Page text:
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Vestibular Neuronitis: A Sudden Vertigo Attack

Vestibular neuronitis is a sudden vertigo attack that is caused by inflammation of the vestibular nerve. The vestibular nerve is responsible for sending signals to the brain about balance and movement. When the vestibular nerve is inflamed, it can send mixed signals to the brain, causing vertigo.

Vertigo is a feeling of dizziness or spinning. It can make it difficult to walk, stand, and balance. Other symptoms of vestibular neuronitis may include:

  • Nausea and vomiting
  • Headache
  • Fatigue
  • Difficulty focusing
  • Anxiety

Vestibular neuronitis is most common in people between the ages of 40 and 60, but it can occur at any age. It is not contagious.

The exact cause of vestibular neuronitis is unknown, but it is thought to be caused by a viral infection. Other possible causes include:

  • Head or neck injury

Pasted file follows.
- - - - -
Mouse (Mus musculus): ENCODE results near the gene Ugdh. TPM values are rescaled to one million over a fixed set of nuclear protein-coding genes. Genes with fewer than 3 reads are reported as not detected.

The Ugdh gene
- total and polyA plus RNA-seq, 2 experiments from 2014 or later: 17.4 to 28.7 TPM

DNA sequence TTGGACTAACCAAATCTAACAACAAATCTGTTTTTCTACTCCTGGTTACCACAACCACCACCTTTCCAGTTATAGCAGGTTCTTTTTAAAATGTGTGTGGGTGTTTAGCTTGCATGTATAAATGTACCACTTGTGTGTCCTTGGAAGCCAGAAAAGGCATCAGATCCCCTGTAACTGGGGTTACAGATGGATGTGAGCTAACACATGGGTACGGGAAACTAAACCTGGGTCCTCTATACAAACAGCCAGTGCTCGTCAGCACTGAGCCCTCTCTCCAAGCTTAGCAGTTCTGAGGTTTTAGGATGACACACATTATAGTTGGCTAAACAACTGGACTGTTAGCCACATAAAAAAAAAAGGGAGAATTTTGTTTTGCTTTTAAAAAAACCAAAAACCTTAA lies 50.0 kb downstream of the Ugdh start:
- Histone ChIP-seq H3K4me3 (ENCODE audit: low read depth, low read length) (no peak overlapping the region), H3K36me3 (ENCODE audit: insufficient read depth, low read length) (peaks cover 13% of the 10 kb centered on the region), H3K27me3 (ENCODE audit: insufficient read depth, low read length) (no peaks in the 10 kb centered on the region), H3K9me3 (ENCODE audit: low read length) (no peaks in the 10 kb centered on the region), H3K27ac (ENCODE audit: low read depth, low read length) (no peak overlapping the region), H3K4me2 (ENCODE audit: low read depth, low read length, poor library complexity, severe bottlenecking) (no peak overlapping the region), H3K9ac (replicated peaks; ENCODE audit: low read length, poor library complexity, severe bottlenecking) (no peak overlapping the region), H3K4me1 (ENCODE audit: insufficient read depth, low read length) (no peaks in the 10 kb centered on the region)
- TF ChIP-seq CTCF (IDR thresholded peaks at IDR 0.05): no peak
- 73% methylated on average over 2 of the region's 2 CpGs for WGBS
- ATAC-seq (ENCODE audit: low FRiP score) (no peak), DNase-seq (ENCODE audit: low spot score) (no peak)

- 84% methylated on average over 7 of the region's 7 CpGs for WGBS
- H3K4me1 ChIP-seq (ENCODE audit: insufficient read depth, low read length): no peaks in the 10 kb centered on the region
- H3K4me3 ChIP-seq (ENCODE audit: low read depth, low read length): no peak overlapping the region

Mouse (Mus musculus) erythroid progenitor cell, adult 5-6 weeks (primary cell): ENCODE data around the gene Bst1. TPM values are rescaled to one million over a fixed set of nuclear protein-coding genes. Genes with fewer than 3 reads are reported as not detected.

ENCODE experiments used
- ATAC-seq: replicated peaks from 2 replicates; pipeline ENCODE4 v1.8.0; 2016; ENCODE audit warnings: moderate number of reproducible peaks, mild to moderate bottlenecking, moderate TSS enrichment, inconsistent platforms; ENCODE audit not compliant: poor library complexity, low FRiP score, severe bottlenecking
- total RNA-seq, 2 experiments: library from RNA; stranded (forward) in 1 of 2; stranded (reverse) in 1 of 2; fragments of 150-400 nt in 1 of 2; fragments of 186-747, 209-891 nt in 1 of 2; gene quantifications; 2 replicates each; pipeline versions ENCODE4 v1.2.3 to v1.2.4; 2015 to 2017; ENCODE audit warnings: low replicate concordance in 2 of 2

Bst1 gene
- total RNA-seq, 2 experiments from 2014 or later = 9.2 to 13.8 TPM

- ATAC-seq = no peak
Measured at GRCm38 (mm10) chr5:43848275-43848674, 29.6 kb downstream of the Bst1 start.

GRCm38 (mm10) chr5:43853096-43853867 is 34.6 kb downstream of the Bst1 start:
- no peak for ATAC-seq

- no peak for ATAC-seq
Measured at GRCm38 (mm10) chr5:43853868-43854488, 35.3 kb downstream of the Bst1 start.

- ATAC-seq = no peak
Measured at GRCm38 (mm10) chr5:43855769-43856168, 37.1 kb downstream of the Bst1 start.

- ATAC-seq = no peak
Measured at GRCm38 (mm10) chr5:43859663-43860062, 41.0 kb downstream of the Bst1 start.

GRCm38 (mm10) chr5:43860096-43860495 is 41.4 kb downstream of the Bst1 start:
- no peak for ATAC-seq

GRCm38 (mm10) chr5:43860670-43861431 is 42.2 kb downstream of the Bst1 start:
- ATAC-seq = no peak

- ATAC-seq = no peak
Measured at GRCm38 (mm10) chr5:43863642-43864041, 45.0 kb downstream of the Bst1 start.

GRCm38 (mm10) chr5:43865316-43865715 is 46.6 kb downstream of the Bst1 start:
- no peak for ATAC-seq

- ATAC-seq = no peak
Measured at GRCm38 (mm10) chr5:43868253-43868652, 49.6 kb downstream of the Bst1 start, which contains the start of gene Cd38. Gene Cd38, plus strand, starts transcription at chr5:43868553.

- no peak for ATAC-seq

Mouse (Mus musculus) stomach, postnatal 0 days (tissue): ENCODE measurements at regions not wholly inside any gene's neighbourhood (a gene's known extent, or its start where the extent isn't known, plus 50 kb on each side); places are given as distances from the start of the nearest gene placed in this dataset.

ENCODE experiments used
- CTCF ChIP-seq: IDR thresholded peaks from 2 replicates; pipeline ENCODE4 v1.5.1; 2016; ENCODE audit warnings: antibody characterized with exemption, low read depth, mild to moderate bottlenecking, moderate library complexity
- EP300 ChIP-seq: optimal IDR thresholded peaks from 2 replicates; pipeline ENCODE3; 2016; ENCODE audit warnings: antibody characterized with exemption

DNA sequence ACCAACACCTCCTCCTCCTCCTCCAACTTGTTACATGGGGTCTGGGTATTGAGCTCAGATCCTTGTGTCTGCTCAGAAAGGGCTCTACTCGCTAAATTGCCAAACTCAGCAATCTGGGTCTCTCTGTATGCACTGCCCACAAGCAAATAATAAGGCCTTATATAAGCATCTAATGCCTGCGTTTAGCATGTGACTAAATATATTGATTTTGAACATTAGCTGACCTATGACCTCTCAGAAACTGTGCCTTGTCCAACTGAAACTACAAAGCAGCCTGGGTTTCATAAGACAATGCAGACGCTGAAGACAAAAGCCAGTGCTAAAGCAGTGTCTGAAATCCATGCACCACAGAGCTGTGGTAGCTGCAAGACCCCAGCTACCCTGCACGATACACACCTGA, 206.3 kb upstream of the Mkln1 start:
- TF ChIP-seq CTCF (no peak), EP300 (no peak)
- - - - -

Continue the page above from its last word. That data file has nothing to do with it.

• Multiple sclerosis
  • Ménière’s disease
  • Migraine
  • Autoimmune disorders

Most people with vestibular neuronitis recover fully within a few weeks. However, some people may experience long-term symptoms, such as vertigo, dizziness, and balance problems.

There is no cure for vestibular neuronitis, but treatment can help to relieve symptoms and improve recovery. Treatment options may include:

  • Medication: Medications such as antiemetics and antihistamines can help to relieve nausea, vomiting, and dizziness.
  • Physical therapy: Physical therapy can help to improve balance and coordination.
  • Vestibular rehabilitation therapy (VRT): VRT is a type of physical therapy that specifically targets the vestibular system. It can help to reduce vertigo and dizziness, and improve balance and coordination.

If you think you may have vestibular neuronitis, it is important to see a doctor right away. Early diagnosis and treatment can help to improve your chances of a full recovery.

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  • Post last modified:2023-09-25

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